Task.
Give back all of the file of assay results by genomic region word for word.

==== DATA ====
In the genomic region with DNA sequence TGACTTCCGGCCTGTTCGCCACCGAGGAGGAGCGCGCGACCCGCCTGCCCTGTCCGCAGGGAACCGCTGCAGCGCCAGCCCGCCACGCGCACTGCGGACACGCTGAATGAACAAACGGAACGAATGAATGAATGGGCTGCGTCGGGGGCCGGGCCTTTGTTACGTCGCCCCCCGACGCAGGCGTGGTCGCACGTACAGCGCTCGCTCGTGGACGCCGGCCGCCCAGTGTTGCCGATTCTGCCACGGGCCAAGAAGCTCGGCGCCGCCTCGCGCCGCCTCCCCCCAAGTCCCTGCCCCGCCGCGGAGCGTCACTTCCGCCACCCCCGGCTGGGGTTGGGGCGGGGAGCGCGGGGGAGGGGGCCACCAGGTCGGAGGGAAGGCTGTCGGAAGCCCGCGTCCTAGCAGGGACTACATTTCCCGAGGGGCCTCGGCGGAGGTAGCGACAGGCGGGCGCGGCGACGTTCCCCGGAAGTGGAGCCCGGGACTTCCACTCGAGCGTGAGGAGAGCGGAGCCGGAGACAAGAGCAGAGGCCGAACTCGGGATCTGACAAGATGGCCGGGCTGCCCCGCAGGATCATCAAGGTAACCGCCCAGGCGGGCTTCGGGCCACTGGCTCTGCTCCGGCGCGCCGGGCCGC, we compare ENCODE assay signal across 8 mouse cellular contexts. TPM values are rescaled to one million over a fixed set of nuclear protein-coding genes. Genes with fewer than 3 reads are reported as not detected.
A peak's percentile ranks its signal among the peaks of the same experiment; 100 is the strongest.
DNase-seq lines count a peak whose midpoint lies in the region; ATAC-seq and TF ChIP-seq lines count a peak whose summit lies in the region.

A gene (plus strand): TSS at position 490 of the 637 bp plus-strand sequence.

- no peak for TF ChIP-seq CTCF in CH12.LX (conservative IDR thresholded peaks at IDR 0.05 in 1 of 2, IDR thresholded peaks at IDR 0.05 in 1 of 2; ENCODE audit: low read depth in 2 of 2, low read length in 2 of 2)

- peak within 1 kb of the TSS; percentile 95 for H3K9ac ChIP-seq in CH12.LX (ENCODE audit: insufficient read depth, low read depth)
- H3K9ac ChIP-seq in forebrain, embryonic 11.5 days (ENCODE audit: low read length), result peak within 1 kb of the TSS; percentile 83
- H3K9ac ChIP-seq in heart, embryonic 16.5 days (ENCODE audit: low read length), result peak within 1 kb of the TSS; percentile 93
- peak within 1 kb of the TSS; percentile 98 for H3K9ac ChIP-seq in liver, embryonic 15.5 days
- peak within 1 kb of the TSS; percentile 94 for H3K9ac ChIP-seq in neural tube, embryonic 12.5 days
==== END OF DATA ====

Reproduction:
In the genomic region with DNA sequence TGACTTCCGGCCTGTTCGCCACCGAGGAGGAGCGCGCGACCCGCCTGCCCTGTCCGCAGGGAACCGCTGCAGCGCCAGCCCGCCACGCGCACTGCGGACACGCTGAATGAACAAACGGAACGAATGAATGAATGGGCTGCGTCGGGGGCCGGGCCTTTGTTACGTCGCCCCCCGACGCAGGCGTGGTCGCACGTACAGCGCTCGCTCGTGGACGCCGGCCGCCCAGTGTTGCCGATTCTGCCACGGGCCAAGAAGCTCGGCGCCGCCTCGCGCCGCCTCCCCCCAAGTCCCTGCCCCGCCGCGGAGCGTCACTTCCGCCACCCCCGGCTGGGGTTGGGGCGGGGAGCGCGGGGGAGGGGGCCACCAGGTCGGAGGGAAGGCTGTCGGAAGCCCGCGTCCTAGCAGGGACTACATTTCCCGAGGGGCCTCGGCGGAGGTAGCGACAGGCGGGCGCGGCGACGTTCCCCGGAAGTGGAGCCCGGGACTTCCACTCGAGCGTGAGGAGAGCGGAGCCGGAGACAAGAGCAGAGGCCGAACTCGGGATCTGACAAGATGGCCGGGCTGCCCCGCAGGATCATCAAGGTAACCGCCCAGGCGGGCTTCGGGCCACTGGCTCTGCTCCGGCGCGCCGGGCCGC, we compare ENCODE assay signal across 8 mouse cellular contexts. TPM values are rescaled to one million over a fixed set of nuclear protein-coding genes. Genes with fewer than 3 reads are reported as not detected.
A peak's percentile ranks its signal among the peaks of the same experiment; 100 is the strongest.
DNase-seq lines count a peak whose midpoint lies in the region; ATAC-seq and TF ChIP-seq lines count a peak whose summit lies in the region.

A gene (plus strand): TSS at position 490 of the 637 bp plus-strand sequence.

- no peak for TF ChIP-seq CTCF in CH12.LX (conservative IDR thresholded peaks at IDR 0.05 in 1 of 2, IDR thresholded peaks at IDR 0.05 in 1 of 2; ENCODE audit: low read depth in 2 of 2, low read length in 2 of 2)

- peak within 1 kb of the TSS; percentile 95 for H3K9ac ChIP-seq in CH12.LX (ENCODE audit: insufficient read depth, low read depth)
- H3K9ac ChIP-seq in forebrain, embryonic 11.5 days (ENCODE audit: low read length), result peak within 1 kb of the TSS; percentile 83
- H3K9ac ChIP-seq in heart, embryonic 16.5 days (ENCODE audit: low read length), result peak within 1 kb of the TSS; percentile 93
- peak within 1 kb of the TSS; percentile 98 for H3K9ac ChIP-seq in liver, embryonic 15.5 days
- peak within 1 kb of the TSS; percentile 94 for H3K9ac ChIP-seq in neural tube, embryonic 12.5 days